Essex & Suffolk Water installed the world’s first natural reed bed system to treat ferric sludge produced during the production of drinking water at its Hanningfield Water Treatment Works (WTW). The utility company worked with ARM Limited and its Danish partner Orbicon between 2008 and 2010 to design and build a new reedbed system to treat the sludge.
Hanningfield WTW near Chelmsford in Essex produces 150 million litres of potable water a day, servicing a large part of Essex and east London. The existing sludge settlement lagoon system was almost full so a new treatment system was required to enable continued water production at Hanningfield.
The initial part of the treatment process involves the introduction of ferric sulphate into the pulsator clarifiers to remove silt and algae contained in the raw reservoir water. This generates between 2–4 million litres of a ferric-based liquid sludge per day. The sludge contains 99.8% of valuable water which, once treated and separated, can be returned back to the reservoir for future use.
Essex & Suffolk Water worked with ARM Limited and its Danish partner Orbicon to design and build the new treatment system.
Trials were initially undertaken to determine if ferric sludge was treatable in reed bed systems and how the reed beds would perform compared to a traditional centrifuge. Historically, reed beds have been used to treat a wide variety of wastewaters from sewage and industrial process waters but never for ferric sludge.
The test system was built with six basins, each of 20m2 with a design comparable to a full-scale plant, and planted with Phragmites australis.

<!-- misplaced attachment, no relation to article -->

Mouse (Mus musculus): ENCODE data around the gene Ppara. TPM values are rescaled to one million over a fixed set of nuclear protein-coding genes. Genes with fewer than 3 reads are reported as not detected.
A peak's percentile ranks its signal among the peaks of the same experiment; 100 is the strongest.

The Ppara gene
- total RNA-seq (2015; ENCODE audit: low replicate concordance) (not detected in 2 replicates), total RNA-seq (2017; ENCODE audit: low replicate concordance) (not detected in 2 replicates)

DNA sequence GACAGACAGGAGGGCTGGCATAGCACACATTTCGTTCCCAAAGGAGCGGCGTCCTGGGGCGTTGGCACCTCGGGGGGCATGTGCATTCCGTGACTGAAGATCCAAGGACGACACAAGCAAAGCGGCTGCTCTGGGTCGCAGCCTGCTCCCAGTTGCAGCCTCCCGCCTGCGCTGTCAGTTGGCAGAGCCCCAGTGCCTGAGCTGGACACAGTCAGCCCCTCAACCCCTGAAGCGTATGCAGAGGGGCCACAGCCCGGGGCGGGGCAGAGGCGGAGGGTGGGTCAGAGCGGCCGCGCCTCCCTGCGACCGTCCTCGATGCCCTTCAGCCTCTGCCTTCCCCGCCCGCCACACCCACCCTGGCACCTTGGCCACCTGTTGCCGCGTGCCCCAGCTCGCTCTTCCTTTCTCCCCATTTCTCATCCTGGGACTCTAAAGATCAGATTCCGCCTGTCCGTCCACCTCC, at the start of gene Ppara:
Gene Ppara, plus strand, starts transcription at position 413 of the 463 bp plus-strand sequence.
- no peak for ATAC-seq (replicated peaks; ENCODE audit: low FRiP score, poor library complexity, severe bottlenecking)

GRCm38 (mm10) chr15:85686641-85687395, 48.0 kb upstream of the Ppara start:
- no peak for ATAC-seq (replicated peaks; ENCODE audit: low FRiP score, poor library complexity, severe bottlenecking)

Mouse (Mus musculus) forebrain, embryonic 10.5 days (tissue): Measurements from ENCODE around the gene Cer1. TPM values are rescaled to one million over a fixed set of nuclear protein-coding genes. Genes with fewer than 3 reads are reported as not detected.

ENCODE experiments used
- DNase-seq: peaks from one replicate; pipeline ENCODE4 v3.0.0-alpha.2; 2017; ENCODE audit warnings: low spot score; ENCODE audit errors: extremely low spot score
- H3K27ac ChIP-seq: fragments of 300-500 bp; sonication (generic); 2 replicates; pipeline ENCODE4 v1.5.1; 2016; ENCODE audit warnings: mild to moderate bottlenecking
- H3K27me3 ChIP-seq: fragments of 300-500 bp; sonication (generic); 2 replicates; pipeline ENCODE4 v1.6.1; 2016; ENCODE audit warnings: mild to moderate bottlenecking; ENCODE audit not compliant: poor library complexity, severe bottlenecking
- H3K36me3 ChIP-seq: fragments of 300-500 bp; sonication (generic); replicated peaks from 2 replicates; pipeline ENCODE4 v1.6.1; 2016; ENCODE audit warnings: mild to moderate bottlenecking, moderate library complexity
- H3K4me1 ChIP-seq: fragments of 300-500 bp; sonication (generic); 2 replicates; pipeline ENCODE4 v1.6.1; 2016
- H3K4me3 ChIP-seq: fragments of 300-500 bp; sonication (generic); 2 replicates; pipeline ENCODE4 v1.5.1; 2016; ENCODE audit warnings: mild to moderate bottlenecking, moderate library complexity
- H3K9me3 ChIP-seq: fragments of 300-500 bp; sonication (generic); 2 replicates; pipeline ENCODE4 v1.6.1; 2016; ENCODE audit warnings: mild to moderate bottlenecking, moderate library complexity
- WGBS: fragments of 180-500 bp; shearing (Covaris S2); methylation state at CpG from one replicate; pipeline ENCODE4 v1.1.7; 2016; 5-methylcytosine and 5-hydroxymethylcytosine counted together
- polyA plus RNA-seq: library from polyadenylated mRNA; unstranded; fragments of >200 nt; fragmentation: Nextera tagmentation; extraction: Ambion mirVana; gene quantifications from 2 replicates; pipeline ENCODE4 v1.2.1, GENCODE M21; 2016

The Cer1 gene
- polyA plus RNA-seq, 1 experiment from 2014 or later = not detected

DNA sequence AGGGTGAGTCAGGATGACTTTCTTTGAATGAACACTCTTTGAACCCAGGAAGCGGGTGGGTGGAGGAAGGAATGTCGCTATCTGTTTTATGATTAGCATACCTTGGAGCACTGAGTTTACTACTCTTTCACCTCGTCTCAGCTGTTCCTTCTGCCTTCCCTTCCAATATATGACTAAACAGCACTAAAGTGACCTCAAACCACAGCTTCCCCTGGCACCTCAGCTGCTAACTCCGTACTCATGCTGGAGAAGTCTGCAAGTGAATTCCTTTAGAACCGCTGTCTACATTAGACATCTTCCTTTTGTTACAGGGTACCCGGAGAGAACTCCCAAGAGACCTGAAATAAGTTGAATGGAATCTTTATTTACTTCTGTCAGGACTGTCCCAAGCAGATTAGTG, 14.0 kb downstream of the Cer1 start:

Two years of extensive on-site trials showed that the reed beds could achieve up to 60% dry solids, and 99% of the valuable water held in the sludge could be returned to the reservoir.
Tests showed that the media filter had good filtration capability, the sludge residue on the surface cracked well indicating a good dewatering capability, and reject water was of better quality for return to the reservoir.
These results gave confidence to progress with a full scale system.
The new system was constructed in and consists of 16 basins, covering a total of 4.5ha.
The use of 16 reed bed basins allows loading and resting periods. When it is time to reload the first basin, the water will have passed through the vertical bed leaving a layer of dry sludge residue.
ARM has also installed a SCADA-controlled system linked to Essex & Suffolk Water’s software to manage the load to the reed beds to ensure optimal efficiency.
The £4.5 million construction project is the first of its kind, leading the way in helping to provide sustainable drinking water to the UK’s population.
This system reduces both energy and maintenance costs compared to traditional methods of dewatering involving centrifuges and belt presses and provides a long-term sludge treatment solution.
The use of chemicals, such as polyelectrolyte for thickening sludge, is eliminated and there is no requirement to remove the dried sludge from the system for at least 20 years, thus reducing operational costs.
It was estimated that the reed beds will save 70 tonnes of CO2 emissions a year. Further emission cuts are made as the waste solids will not have to be transported off-site on a regular basis.